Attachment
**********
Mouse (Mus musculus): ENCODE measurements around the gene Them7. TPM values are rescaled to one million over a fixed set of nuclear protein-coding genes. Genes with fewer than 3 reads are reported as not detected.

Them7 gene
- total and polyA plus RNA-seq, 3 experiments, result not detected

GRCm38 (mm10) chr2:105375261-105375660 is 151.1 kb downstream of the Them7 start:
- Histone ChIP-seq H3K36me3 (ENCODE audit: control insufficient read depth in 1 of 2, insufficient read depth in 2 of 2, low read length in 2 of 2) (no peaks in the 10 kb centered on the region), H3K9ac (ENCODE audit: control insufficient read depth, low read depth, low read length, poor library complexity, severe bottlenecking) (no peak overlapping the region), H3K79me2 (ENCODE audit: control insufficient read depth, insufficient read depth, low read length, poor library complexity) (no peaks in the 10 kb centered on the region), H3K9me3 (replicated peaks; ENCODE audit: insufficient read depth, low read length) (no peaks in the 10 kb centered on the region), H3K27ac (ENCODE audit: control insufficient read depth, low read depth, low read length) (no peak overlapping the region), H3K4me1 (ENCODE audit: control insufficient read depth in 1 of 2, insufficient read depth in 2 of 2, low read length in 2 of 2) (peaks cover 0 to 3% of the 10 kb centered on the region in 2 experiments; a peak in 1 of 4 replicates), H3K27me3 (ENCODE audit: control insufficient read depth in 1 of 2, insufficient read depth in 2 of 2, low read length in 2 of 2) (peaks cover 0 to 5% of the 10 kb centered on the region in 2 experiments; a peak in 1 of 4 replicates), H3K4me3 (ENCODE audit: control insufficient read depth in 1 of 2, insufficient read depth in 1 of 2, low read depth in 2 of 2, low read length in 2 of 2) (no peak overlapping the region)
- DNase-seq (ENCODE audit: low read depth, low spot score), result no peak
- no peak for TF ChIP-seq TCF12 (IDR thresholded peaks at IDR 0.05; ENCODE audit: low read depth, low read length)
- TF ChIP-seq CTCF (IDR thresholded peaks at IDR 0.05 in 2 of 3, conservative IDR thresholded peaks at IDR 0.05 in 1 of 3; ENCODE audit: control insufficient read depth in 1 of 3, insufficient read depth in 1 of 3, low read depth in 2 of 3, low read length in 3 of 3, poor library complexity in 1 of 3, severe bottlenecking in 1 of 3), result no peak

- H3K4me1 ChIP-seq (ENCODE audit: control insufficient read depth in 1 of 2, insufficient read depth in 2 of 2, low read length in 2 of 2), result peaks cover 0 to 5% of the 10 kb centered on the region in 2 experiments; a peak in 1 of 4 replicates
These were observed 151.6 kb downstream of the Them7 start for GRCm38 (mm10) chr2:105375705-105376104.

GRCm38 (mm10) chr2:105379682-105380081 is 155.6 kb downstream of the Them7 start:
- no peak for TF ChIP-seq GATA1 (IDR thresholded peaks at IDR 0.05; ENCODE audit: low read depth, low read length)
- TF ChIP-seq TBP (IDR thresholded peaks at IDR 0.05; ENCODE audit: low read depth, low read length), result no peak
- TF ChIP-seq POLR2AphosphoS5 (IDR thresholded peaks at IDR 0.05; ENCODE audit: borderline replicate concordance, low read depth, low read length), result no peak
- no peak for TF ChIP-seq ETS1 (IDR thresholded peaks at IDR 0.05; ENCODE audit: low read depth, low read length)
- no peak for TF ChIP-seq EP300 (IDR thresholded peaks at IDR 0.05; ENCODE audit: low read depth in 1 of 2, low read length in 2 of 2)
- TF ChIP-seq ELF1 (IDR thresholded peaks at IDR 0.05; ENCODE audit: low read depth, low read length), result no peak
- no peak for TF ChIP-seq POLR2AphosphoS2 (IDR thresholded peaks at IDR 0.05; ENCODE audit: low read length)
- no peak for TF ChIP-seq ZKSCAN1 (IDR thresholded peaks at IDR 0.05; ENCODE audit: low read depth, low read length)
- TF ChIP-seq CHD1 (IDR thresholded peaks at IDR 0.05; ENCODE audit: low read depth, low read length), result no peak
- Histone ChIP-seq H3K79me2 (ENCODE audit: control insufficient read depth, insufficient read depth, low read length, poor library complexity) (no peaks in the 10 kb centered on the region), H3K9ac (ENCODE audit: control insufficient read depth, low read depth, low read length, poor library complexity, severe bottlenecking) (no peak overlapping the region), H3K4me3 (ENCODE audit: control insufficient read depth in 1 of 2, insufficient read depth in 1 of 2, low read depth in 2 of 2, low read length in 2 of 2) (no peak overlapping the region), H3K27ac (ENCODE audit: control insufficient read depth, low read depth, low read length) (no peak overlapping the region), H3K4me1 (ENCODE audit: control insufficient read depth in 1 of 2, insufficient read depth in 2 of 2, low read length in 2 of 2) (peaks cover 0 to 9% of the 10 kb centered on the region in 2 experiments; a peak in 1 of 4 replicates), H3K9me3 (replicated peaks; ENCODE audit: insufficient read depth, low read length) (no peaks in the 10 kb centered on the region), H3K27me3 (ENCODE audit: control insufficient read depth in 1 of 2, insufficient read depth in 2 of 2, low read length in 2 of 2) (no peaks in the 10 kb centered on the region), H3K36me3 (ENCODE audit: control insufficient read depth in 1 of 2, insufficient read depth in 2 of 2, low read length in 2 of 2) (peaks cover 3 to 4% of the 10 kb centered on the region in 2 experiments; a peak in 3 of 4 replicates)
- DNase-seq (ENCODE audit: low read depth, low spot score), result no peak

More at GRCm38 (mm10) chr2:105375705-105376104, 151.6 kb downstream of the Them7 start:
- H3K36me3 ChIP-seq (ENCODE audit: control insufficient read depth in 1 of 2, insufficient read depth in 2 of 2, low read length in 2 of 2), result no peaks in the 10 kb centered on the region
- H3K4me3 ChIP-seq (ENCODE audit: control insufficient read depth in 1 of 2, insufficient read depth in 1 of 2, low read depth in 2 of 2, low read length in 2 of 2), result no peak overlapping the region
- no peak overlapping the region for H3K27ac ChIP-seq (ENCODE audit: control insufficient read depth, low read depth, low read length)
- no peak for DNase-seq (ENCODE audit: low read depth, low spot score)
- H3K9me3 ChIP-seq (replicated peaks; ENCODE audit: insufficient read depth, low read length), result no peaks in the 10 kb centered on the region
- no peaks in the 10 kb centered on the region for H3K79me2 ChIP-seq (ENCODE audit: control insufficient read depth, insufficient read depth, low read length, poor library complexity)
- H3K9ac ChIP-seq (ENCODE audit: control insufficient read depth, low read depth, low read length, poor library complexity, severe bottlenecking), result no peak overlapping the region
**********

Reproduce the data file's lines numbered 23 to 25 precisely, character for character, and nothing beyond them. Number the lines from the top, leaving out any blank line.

More at GRCm38 (mm10) chr2:105375705-105376104, 151.6 kb downstream of the Them7 start:
- H3K36me3 ChIP-seq (ENCODE audit: control insufficient read depth in 1 of 2, insufficient read depth in 2 of 2, low read length in 2 of 2), result no peaks in the 10 kb centered on the region
- H3K4me3 ChIP-seq (ENCODE audit: control insufficient read depth in 1 of 2, insufficient read depth in 1 of 2, low read depth in 2 of 2, low read length in 2 of 2), result no peak overlapping the region